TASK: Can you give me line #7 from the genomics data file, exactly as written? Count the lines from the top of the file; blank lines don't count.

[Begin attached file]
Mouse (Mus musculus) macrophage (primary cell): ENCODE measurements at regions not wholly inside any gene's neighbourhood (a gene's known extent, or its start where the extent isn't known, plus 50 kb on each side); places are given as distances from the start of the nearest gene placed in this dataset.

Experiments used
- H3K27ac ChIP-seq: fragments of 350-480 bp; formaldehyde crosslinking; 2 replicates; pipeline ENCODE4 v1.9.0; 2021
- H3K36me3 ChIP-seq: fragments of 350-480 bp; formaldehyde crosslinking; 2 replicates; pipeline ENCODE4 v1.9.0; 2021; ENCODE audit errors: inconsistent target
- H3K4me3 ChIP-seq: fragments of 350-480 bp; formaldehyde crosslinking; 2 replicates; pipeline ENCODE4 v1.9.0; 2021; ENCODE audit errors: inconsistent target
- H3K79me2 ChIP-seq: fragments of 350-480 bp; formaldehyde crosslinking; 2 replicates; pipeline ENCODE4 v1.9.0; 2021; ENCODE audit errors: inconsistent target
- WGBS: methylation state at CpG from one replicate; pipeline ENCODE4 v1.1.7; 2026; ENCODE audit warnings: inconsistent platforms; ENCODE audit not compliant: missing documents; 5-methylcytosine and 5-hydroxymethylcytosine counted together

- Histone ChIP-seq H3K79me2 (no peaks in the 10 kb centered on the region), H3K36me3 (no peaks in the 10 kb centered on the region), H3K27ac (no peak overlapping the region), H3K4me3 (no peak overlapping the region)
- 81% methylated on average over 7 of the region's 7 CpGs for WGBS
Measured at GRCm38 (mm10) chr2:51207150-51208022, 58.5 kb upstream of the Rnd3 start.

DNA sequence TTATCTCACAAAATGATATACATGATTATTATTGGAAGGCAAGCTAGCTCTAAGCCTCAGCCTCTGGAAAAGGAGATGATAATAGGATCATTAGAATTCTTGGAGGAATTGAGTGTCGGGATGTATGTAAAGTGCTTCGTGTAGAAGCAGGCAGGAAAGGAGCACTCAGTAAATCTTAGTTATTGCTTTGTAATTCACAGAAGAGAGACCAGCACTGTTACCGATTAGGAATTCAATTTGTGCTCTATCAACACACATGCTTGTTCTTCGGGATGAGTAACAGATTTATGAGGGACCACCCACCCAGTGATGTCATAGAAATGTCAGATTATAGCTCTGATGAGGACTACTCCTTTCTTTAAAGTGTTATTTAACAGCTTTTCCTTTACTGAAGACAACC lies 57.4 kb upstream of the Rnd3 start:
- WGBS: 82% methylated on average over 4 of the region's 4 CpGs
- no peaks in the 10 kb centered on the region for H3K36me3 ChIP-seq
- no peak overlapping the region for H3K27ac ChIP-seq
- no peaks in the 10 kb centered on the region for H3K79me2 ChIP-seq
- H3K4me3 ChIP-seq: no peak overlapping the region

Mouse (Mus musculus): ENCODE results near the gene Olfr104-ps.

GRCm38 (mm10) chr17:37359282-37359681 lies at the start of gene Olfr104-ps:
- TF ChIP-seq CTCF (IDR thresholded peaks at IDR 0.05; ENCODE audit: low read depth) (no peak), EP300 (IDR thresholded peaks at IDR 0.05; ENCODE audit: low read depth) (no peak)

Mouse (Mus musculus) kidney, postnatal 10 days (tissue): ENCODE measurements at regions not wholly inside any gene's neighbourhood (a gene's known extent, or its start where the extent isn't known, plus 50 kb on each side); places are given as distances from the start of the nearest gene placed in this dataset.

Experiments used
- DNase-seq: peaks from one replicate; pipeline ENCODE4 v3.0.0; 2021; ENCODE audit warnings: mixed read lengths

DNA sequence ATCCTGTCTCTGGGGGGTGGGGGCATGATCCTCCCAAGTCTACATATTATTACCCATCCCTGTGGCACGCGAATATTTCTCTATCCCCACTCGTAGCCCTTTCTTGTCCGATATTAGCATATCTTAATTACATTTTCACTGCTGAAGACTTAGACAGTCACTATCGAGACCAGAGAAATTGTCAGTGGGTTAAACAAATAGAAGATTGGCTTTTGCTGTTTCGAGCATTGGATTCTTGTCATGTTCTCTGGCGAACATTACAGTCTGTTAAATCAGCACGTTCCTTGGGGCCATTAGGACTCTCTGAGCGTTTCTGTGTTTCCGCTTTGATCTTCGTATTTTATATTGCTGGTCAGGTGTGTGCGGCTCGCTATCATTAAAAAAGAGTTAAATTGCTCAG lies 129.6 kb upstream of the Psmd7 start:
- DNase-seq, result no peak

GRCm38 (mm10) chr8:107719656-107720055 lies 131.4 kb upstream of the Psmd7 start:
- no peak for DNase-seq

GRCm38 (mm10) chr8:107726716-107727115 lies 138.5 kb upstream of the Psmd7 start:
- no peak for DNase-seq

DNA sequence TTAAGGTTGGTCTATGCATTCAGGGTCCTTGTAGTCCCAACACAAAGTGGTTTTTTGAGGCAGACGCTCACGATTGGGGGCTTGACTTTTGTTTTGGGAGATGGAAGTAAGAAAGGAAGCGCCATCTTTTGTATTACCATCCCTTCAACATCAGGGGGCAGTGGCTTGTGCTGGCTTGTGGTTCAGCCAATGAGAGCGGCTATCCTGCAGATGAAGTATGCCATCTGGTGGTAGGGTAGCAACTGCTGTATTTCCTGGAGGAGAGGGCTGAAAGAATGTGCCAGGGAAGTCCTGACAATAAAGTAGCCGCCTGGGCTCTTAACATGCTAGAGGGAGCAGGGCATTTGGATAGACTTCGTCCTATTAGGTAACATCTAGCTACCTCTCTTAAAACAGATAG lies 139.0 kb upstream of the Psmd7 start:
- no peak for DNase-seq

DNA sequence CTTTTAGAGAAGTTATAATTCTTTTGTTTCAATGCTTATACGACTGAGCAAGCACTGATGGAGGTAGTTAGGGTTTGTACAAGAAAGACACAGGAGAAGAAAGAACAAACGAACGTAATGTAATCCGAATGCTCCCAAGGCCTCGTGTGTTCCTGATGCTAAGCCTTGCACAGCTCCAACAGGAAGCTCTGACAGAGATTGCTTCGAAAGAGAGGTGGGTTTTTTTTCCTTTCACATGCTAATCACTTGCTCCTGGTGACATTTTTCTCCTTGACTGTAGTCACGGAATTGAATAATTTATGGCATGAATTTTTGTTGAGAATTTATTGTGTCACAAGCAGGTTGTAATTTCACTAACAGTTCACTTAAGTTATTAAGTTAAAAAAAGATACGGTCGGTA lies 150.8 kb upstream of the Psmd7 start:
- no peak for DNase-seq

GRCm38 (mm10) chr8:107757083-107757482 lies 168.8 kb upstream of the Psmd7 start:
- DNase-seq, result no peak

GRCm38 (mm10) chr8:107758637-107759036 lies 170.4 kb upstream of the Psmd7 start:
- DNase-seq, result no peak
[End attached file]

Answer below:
- WGBS: methylation state at CpG from one replicate; pipeline ENCODE4 v1.1.7; 2026; ENCODE audit warnings: inconsistent platforms; ENCODE audit not compliant: missing documents; 5-methylcytosine and 5-hydroxymethylcytosine counted together